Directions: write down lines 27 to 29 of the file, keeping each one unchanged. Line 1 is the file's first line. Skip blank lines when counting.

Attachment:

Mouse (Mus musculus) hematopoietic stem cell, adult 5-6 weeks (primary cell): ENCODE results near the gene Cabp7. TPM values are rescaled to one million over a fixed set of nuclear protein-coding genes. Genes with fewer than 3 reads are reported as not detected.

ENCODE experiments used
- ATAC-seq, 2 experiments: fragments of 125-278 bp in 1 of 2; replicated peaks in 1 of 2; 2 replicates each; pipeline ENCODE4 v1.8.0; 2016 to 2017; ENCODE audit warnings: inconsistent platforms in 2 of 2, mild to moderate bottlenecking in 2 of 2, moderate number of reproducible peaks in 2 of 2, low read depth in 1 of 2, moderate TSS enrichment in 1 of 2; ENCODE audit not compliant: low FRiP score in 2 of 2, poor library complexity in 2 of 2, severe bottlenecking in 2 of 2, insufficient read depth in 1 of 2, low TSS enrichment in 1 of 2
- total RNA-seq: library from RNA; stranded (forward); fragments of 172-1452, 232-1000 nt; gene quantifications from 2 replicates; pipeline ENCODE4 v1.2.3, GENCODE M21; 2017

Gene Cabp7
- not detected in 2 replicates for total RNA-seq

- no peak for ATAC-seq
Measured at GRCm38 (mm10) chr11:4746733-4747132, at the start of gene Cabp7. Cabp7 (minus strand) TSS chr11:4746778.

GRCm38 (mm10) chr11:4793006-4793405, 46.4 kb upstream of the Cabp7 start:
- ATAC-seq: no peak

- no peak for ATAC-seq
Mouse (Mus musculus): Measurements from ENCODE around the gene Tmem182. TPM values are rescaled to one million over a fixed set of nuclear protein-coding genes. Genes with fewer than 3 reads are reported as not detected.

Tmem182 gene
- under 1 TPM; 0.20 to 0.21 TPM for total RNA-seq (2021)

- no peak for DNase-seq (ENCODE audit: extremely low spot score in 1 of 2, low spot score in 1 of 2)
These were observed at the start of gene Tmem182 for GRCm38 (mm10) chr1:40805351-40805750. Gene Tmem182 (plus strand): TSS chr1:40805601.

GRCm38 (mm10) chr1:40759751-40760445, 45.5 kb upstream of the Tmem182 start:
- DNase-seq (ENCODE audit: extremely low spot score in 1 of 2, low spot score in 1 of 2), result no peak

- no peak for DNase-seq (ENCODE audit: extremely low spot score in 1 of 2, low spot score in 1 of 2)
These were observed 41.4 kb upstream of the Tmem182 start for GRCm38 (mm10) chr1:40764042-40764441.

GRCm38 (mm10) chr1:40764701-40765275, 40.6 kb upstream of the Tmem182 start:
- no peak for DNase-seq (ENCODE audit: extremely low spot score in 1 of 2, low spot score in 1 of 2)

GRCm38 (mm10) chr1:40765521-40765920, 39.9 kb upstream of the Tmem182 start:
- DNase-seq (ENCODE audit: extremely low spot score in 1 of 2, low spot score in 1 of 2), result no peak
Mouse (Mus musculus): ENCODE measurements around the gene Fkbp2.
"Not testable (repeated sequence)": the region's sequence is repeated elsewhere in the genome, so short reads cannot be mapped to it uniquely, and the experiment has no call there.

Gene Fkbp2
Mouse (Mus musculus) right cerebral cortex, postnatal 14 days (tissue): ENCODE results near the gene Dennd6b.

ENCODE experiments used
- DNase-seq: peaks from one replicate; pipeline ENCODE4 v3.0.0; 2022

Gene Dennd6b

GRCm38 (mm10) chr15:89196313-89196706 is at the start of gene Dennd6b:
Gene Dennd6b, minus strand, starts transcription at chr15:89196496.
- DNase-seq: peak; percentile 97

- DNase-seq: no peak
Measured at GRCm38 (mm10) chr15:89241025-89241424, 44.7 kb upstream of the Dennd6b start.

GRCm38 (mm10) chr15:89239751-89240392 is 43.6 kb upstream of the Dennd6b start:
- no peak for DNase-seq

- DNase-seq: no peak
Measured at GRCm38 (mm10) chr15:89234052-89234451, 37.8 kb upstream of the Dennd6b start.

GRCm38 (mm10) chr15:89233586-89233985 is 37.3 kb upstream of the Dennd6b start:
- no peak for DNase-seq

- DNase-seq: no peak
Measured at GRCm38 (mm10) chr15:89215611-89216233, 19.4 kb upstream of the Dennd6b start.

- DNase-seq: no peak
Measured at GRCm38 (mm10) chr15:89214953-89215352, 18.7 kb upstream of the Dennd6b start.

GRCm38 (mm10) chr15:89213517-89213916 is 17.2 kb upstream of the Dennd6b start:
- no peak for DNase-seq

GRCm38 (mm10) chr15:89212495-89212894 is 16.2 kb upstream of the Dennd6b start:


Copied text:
Gene Fkbp2
Mouse (Mus musculus) right cerebral cortex, postnatal 14 days (tissue): ENCODE results near the gene Dennd6b.

ENCODE experiments used